How Do You Feel about Branded Images in Google Search Ads?

There’s been considerable reaction in the search world to the appearance of what amount to display ads or “brand image” ads in Google search results. The NY Times Claire Miller reminded readers this morning of Marissa Mayer’s famous 2005 statement that there will be “no banner ads on the Google homepage or web search results pages.”

That was then; this is now.

Below is an example of one but there are apparently about 30 advertisers participating in the test. I haven’t seen any myself “in the wild.”

Google display in search

Google’s search results are a veritable cornucopia of images these days. With product ads, universal search, authorship and Knowledge Graph, images are bursting out all over the SERPs.

Visual information can be extremely helpful to users in getting them to desired content or publishers quickly. The old Google model: lots of uniform, nondescript publisher links is dead or dying. What most users want is “answers” and structured information that can help them make a decision or answer a question.

Screen Shot 2013-10-24 at 1.14.16 PM

One of the main problems from a brand or publisher perspective with the 2005 Google SERP is that it was effectively a “brand killer” — flattening and implying that almost all content was of equivalent value. In numerous cases brands mean something to consumers and can be a shortcut or proxy for quality or savings, etc.

I’m much more interested in reading articles on the government shutdown from the NY Times than I am most other sources. In that instance a company/publisher logo helps me get to my desired content source more quickly and saves all the clicking and scrolling.

By the same token there are times when one doesn’t know what one wants or have a favored source.  In such circumstances brand information, images, logos may not be as helpful.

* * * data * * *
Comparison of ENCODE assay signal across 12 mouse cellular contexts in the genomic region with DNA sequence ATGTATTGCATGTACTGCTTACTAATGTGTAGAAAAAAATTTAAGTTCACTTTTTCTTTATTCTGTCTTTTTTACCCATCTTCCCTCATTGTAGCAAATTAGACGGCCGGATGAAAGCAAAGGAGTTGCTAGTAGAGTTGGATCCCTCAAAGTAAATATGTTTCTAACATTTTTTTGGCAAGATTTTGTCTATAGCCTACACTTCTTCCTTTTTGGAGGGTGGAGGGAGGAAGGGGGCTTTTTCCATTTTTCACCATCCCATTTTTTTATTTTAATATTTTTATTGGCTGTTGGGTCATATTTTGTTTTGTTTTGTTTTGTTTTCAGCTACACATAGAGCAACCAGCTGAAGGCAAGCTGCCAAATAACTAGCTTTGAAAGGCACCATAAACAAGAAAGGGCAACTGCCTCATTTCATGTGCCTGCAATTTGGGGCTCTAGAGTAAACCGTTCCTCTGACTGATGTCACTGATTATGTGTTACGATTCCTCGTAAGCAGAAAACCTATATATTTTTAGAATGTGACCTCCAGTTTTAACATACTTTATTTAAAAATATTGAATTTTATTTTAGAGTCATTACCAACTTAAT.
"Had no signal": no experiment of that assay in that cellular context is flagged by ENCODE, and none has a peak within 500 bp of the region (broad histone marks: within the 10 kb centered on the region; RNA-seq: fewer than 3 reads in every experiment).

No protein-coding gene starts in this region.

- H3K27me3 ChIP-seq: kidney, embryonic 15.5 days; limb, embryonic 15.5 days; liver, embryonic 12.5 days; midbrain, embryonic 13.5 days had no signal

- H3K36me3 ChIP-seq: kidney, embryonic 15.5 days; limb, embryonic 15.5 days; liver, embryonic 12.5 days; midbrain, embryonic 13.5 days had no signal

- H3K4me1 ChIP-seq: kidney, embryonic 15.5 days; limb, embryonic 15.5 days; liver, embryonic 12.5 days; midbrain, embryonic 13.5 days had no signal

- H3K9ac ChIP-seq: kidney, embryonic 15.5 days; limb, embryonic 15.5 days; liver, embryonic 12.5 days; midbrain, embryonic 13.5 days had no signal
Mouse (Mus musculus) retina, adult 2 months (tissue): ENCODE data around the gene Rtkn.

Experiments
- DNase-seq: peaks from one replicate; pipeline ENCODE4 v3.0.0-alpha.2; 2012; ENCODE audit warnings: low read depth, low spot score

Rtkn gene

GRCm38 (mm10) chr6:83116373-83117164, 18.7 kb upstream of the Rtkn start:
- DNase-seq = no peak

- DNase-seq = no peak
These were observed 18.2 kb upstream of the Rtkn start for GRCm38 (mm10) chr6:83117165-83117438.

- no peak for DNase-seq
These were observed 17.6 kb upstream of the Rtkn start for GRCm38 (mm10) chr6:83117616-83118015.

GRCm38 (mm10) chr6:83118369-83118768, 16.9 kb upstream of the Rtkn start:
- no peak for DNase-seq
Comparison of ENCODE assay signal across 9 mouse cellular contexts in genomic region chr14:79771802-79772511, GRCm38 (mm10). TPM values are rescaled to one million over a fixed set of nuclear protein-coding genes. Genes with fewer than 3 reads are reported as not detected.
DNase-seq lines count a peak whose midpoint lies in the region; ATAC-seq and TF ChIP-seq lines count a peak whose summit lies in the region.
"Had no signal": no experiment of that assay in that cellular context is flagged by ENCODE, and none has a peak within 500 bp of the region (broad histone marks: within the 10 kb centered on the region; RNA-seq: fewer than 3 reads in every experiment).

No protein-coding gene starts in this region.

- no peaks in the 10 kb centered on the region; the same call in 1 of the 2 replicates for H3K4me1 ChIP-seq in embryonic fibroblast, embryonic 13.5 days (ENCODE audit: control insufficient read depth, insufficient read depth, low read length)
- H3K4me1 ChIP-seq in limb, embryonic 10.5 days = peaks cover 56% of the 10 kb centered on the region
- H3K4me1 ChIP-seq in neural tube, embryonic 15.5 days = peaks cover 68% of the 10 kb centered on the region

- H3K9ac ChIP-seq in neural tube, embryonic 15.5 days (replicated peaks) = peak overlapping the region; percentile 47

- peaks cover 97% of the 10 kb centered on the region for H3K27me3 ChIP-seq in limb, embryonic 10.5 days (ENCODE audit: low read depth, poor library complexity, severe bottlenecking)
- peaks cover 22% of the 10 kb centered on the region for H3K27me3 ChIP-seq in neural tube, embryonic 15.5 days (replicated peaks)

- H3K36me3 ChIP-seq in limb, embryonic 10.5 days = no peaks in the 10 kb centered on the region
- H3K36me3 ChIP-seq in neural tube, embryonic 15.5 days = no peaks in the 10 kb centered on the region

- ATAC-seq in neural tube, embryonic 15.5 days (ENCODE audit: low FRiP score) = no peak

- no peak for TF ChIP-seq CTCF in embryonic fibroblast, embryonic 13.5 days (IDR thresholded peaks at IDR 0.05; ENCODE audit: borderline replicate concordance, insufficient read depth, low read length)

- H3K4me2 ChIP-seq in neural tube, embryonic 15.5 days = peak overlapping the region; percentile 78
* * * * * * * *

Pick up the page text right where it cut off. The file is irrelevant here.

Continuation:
The challenge for Google is how to judiciously use brand imagery so that it supports user objectives and doesn’t wind up creating visual clutter or some Las Vegas-like atmosphere on the homepage.

What do you think about it? Do you like it? Do you hate it?

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4 Responses to “How Do You Feel about Branded Images in Google Search Ads?”

  1. Google Search Gets Display; Facebook Data, Instagram Ads says at

    […] photos, company logos, maps and other visual information.” Read more. Greg Sterling takes an additional look at “brand image” […]

  2. Theo Erwing says at

    I feel it opens up a new avenue for engagement. Tools such as Pinterest can transform any sort of content to a visual format, and I think that harnesses engagement on a different level.

  3. Greg Sterling says at

    Agree that it can be an improvement in several respects if used with restraint — as I suggest above.

  4. Ian R says at

    Too many websites rushed in the past to add visual imagery (no doubt it looked good viewed through a connection in the marketer’s office on a Mac) with too little regard paid to the time it might take the pages to load on a slow connection or how it might look on a browser on a mobile device. Screen space was scarce so every pixel had to be exploited creatively. Google never fell into this trap. By keeping the interface simple and uncluttered, it became synonymous with Search. 
    But times change, connection speeds are faster and mobile browsing is now commonplace. Advertisers would no doubt value (and pay for) images in the SERPs and as Greg says, in most cases so would the user. So more pics in the results are fine with me so long as Google proceed at a pace which doesn’t destroy the UX for the less well-equipped, in terms of connection and browser technology, user. 

  5. Greg Sterling says at

    Ian:

    Perhaps you make the central and most important point and the one that was the driving consideration behind Google’s originally spartan approach: speed. Many if not most “broadband” connections are still relatively slow. But the state of bandwidth is somewhat better across the globe than it was in 2005. 

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